First-time astronauts Barbie and Kira soar into space on a very important mission. Everything goes smoothly until Kira takes her first walk outside the shuttle. Then it's up to Barbie and the rest of the crew to stay calm and think on their feet--the success of their mission depends on it!
Barbie has a long history with space. From 1965's "Barbie Miss Astronaut" to 2013's "Mars Explorer Barbie", America's favorite fashion doll has been in the space program for just shy of a half-century. So it's no surprise that at least one of the accompanying Barbie picture books would cast its iconic blonde as an astronaut.
In Shooting for the Stars, Barbie is a space shuttle pilot, and her friends Kira and David are the mission specialist and mission commander, respectively. And while I can't vouch for how accurate the characters' experiences are in the story, I think it does a great job covering the basics of an astronaut's job.
It's also a wonderfully representative story. In addition to Barbie playing a female astronaut and space shuttle pilot, supporting characters include men, women, White Americans, African Americans, and Asian Americans as astronauts of varying importance to the plot. (Barbie's direct coworkers, Kira and David, are Asian American and African American, respectively; their boss, Dr. Foster, is an African American woman.)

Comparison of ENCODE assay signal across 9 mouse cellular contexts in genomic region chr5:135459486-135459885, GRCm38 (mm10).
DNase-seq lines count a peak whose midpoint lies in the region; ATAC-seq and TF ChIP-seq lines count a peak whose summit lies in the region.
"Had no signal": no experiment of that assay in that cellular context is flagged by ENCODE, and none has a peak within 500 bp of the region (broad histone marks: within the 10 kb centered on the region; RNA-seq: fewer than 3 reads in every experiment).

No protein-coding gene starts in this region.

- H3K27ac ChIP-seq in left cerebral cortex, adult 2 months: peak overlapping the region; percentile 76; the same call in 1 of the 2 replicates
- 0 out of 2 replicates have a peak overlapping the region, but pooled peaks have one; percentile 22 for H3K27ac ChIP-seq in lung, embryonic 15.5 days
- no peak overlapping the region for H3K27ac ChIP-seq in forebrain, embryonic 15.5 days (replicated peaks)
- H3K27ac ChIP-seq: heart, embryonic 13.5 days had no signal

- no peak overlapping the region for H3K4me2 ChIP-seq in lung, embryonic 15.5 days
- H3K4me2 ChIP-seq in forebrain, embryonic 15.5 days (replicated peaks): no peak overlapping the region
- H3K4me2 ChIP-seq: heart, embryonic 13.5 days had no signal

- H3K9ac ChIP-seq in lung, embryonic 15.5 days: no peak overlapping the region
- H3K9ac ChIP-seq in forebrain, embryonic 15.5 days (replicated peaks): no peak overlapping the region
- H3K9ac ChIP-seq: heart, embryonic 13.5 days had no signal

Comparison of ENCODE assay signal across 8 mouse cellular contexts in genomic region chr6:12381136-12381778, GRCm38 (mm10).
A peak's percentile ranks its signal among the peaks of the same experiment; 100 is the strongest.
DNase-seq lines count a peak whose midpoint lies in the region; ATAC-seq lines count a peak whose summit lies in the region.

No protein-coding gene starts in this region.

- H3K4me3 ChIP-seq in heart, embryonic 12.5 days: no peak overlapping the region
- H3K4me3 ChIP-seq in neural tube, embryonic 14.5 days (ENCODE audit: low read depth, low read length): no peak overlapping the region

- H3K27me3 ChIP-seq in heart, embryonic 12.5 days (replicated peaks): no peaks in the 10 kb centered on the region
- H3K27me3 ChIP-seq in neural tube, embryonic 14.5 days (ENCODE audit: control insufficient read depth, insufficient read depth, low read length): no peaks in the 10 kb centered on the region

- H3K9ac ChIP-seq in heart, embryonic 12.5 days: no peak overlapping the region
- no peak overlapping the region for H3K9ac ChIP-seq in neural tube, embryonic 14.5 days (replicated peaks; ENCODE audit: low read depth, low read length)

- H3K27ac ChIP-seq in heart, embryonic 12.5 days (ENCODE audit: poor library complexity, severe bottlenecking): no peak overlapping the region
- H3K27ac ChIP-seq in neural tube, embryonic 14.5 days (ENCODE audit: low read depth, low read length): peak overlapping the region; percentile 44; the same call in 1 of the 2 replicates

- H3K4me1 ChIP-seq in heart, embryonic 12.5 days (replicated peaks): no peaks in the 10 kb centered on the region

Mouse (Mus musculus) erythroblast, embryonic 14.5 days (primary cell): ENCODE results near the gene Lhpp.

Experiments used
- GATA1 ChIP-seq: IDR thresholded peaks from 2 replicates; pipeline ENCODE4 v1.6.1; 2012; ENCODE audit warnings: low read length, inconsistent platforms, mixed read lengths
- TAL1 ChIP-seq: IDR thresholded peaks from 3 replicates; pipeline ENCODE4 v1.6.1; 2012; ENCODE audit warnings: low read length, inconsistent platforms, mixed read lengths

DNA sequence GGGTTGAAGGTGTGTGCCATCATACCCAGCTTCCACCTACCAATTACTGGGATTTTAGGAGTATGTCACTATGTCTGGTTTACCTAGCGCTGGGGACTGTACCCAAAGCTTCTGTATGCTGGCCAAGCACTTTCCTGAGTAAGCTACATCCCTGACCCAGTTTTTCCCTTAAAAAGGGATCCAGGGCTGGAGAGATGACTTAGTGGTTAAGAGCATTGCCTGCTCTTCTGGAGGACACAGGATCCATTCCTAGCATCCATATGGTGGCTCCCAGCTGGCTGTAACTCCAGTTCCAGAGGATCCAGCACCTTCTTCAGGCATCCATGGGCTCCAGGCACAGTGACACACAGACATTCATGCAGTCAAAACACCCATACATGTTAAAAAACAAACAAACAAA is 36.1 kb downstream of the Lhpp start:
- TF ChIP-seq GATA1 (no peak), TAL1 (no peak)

Personally, I think it's great story--hell, a great way to bring your sons or daughters into the "every kid wants to be an astronaut when they grow up" cliche. Even if some of the details are fudged for the sake of the story, I definitely think using Barbie as a way to get children thinking about space as an equal-opportunity field is an excellent idea.
Highly recommended for young fans of Barbie (whose parents can track down a copy of this fairly obscure book).